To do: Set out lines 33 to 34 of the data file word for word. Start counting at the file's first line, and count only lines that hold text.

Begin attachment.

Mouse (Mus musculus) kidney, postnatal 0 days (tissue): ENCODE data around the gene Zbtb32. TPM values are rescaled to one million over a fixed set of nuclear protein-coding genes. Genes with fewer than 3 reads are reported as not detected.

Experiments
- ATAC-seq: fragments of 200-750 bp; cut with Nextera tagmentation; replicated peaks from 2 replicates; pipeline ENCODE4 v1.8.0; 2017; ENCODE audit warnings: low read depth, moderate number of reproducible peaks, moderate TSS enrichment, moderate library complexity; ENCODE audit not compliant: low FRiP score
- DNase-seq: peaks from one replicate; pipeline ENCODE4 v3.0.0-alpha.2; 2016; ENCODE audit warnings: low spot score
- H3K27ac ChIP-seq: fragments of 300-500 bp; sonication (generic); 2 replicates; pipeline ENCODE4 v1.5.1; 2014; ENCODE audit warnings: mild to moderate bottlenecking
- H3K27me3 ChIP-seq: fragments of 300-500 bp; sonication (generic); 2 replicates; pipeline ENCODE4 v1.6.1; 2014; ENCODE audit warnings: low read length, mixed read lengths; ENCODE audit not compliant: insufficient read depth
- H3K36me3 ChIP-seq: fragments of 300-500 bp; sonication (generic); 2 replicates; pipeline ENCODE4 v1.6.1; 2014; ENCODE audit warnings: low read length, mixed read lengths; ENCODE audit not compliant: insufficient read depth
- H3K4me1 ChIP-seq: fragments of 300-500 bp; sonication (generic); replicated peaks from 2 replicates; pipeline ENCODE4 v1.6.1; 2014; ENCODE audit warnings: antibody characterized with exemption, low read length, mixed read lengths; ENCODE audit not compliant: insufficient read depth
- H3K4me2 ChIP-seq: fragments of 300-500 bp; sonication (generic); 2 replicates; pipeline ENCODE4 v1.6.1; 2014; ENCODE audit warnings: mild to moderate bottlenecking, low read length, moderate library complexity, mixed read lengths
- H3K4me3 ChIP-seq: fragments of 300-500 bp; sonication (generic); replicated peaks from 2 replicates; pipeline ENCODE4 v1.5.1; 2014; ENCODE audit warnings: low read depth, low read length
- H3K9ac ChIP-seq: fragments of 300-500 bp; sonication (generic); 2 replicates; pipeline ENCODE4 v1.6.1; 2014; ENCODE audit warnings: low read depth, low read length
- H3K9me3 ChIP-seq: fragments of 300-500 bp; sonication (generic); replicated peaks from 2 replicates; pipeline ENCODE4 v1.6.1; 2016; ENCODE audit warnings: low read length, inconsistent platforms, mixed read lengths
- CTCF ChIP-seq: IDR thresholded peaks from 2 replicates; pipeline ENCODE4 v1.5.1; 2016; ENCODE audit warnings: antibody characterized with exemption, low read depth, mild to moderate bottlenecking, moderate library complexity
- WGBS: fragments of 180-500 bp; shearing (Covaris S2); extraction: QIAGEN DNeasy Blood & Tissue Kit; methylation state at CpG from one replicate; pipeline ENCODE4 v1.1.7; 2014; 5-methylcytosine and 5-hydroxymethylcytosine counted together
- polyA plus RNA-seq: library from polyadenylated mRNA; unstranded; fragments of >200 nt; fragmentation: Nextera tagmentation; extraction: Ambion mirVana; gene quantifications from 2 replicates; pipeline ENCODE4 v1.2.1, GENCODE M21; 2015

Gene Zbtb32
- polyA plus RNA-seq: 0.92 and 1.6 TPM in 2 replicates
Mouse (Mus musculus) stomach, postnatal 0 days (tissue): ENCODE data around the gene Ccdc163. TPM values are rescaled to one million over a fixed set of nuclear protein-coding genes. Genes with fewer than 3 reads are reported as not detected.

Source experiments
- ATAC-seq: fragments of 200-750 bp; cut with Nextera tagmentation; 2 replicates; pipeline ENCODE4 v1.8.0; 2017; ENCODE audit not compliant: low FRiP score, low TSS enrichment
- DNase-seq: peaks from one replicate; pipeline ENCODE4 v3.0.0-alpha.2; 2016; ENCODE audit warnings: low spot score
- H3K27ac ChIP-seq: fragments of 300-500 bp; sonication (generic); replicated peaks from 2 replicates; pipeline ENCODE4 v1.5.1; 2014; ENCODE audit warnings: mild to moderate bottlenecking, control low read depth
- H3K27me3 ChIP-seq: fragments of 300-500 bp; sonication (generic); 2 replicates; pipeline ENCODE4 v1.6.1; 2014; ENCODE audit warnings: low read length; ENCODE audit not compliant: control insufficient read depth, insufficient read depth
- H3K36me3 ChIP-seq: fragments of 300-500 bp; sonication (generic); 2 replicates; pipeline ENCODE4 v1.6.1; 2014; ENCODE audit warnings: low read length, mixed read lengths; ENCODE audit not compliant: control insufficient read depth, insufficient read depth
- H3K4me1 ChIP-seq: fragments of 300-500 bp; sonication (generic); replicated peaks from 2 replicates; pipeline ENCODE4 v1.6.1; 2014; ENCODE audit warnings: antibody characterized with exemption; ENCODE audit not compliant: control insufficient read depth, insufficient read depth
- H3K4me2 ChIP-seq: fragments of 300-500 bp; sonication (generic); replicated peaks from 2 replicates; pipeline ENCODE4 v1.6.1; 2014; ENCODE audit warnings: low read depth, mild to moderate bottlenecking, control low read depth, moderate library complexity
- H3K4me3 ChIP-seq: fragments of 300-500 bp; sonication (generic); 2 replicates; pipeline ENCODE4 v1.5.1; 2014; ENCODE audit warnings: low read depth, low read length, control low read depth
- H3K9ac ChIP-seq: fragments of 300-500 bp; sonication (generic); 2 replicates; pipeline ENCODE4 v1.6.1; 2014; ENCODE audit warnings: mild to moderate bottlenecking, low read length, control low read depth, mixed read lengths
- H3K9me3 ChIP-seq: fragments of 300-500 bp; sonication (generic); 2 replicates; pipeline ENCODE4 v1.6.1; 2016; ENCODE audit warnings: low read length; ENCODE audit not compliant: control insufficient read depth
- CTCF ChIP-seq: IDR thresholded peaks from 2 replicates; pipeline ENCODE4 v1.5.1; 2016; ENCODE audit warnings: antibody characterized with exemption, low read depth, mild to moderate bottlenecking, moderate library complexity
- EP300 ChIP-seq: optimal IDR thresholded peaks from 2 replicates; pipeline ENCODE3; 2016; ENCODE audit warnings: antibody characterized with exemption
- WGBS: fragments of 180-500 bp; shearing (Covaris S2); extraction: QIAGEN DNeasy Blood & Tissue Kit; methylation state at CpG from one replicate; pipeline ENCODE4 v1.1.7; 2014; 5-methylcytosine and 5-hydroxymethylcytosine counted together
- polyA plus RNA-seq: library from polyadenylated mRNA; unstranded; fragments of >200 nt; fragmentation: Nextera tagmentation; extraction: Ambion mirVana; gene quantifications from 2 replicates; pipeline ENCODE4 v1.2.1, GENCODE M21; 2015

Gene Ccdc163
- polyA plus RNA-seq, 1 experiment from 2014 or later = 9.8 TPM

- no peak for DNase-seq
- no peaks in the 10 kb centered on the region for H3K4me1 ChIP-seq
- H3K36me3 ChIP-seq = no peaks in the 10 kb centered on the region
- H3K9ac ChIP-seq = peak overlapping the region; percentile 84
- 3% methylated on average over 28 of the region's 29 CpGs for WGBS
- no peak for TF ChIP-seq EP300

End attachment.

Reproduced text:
- polyA plus RNA-seq: library from polyadenylated mRNA; unstranded; fragments of >200 nt; fragmentation: Nextera tagmentation; extraction: Ambion mirVana; gene quantifications from 2 replicates; pipeline ENCODE4 v1.2.1, GENCODE M21; 2015

Gene Ccdc163